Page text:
Physics (from the Greek, φύσις (phúsis), "nature" and φυσικῆ (phusiké), "knowledge of nature") is the science concerned with the discovery and understanding of the fundamental laws which govern matter, energy, space, and time. Physics deals with the elementary constituents of the universe and their interactions, as well as the analysis of systems best understood in terms of these fundamental principles. ^{[1]} Because physics treats the core workings of the universe, including the quantum mechanical details which underpin all atomic interactions, it may be thought of as the foundational science, upon which stands the "central science" of chemistry, and the earth sciences, biological sciences, and social sciences. Discoveries in basic physics have important ramifications for all of science.
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Physics attempts to describe the natural world by the application of the scientific method, including modelling by theoreticians. Formerly, physics included the study of natural philosophy, its counterpart which had been called "physics" (earlier physike) from classical times up to the separation of physics from philosophy as a positive science in the nineteenth century, as the study of the changing world by philosophy. Mixed questions, of which solutions can be attempted through the applications of both disciplines (for example the divisibility of the atom) can involve natural philosophy in physics (the science) and vice versa.
Many other sciences and fields of thought are related to physics.
Discoveries in physics find connections throughout the other natural sciences as they regard the basic constituents of the universe. Some of the phenomena studied in physics, such as the phenomenon of conservation of energy, are common to all material systems. These often are referred to as laws of physics. Other phenomena, such as superconductivity, stem from these laws, but are not laws themselves because they only appear in some systems. Physics is often said to be the "fundamental science", because each of the other sciences (biology, chemistry, geology, physiology, archaeology, anthropology, etc.) deals with particular types of material systems that obey the laws of physics. For example, chemistry is the science of matter (such as atoms and molecules) and the chemical substances that they form in the bulk. The structure, reactivity, and properties of a chemical compound are determined by the properties of the underlying molecules, which can be described by areas of physics such as quantum mechanics (called in this case quantum chemistry), thermodynamics, and electromagnetism. (Refer to Branches of physics)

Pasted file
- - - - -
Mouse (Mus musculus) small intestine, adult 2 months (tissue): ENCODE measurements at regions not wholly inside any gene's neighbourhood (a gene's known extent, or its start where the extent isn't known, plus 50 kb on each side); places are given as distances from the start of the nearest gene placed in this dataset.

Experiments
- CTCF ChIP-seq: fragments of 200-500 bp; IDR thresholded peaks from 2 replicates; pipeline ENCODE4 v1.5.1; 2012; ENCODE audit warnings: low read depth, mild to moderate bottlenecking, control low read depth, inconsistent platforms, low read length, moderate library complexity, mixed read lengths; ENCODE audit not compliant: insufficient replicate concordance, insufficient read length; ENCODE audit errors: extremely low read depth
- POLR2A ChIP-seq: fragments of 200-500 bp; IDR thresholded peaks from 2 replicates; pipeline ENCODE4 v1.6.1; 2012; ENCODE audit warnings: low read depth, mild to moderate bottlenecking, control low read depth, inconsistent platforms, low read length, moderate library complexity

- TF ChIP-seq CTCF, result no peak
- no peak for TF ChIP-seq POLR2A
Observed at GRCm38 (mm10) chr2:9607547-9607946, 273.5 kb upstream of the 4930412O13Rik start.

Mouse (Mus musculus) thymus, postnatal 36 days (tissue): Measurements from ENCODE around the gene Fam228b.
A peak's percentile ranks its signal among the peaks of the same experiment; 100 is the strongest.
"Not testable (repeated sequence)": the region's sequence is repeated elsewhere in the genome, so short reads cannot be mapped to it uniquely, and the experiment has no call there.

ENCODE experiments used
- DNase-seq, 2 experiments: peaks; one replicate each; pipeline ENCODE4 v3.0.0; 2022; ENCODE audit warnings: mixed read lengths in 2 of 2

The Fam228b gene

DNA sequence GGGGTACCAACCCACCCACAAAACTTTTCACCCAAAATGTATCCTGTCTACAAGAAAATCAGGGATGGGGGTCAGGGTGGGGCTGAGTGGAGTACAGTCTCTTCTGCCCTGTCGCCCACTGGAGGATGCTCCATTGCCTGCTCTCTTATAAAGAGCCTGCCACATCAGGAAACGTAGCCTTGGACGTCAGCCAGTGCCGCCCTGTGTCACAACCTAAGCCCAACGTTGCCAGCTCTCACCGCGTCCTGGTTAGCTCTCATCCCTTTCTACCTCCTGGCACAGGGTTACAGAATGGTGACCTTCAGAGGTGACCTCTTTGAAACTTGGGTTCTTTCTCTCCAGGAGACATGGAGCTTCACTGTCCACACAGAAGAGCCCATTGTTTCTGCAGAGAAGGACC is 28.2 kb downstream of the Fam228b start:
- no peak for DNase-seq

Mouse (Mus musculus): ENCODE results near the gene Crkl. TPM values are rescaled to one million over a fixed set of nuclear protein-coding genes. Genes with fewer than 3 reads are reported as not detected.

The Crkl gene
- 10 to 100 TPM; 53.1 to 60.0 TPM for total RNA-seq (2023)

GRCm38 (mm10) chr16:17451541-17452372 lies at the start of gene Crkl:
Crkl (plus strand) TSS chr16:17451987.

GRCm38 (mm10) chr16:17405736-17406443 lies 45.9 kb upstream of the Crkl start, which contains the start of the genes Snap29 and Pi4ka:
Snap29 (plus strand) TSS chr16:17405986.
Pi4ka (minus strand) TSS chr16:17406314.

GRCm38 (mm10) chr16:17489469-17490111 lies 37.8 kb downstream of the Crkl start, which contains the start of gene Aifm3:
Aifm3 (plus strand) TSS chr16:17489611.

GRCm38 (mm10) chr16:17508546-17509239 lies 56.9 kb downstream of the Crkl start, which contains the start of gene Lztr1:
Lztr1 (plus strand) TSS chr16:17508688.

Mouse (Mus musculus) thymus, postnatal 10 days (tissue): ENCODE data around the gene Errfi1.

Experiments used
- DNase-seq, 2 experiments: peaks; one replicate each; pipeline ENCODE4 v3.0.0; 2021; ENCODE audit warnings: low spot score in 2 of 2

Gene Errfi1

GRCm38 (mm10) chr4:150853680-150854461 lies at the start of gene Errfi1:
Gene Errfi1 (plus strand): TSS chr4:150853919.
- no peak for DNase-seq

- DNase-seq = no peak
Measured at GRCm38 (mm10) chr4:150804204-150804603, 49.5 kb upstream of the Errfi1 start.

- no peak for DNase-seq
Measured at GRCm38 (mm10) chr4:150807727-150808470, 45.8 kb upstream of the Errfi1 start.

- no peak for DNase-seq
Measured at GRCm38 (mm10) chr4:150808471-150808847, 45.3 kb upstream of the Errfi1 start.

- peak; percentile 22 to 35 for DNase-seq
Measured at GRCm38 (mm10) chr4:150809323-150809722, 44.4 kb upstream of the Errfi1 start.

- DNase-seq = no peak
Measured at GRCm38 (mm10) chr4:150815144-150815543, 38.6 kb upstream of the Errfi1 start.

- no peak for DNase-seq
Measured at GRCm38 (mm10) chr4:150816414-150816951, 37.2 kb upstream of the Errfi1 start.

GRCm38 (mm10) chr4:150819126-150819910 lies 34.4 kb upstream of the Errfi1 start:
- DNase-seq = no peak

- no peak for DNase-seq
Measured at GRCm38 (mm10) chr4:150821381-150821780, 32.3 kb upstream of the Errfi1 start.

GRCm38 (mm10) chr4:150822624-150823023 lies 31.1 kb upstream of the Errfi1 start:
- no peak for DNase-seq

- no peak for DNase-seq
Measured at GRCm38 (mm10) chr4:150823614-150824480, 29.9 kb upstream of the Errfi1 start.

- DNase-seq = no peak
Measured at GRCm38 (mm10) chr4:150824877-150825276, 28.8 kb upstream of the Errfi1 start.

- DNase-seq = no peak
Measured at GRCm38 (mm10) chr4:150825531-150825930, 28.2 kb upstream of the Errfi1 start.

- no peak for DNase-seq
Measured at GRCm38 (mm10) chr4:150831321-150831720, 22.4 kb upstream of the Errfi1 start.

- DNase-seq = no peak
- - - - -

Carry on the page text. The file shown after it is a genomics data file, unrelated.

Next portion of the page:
Physics relies on mathematics, which provides the logical framework in which physical laws can be precisely formulated and their predictions quantified. Physical definitions, models and theories are invariably expressed using mathematical relations. There is a large area of research intermediate between physics and mathematics, known as mathematical physics.
As analytic solutions are not always possible, numerical analysis and simulations must be utilized. Thus, scientific computation is an integral part of physics, and the field of computational physics is an active area of research.
Physics is also closely related to engineering and technology. For instance, electrical engineering is the study of the practical application of electromagnetism. Statics, a subfield of mechanics, is responsible for the building of bridges. Further, physicists, or practitioners of physics, invent and design processes and devices, such as the transistor, whether in basic or applied research. Experimental physicists design and perform experiments with particle accelerators, nuclear reactors, telescopes, barometers, synchrotrons, cyclotrons, spectrometers, lasers, and other equipment.
Beyond the known universe, the field of theoretical physics also deals with hypothetical issues, such as parallel universes, a multiverse, or whether the universe could have expanded as predominantly antimatter rather than matter.
Physicists study a wide range of physical phenomena, from quarks to black holes, from individual atoms to the manybody systems of superconductors.
While physics deals with a wide variety of systems, there are certain theories that are used by all physicists. Each of these theories were experimentally tested numerous times and found correct as an approximation of nature (within a certain domain of validity). For instance, the theory of classical mechanics accurately describes the motion of objects, provided they are much larger than atoms and moving at much less than the speed of light. These theories continue to be areas of active research; for instance, a remarkable aspect of classical mechanics known as chaos was discovered in the 20th century, three centuries after the original formulation of classical mechanics by Isaac Newton (1642–1727). These "central theories" are important tools for research into more specialized topics, and any physicist, regardless of his or her specialization, is expected to be literate in them.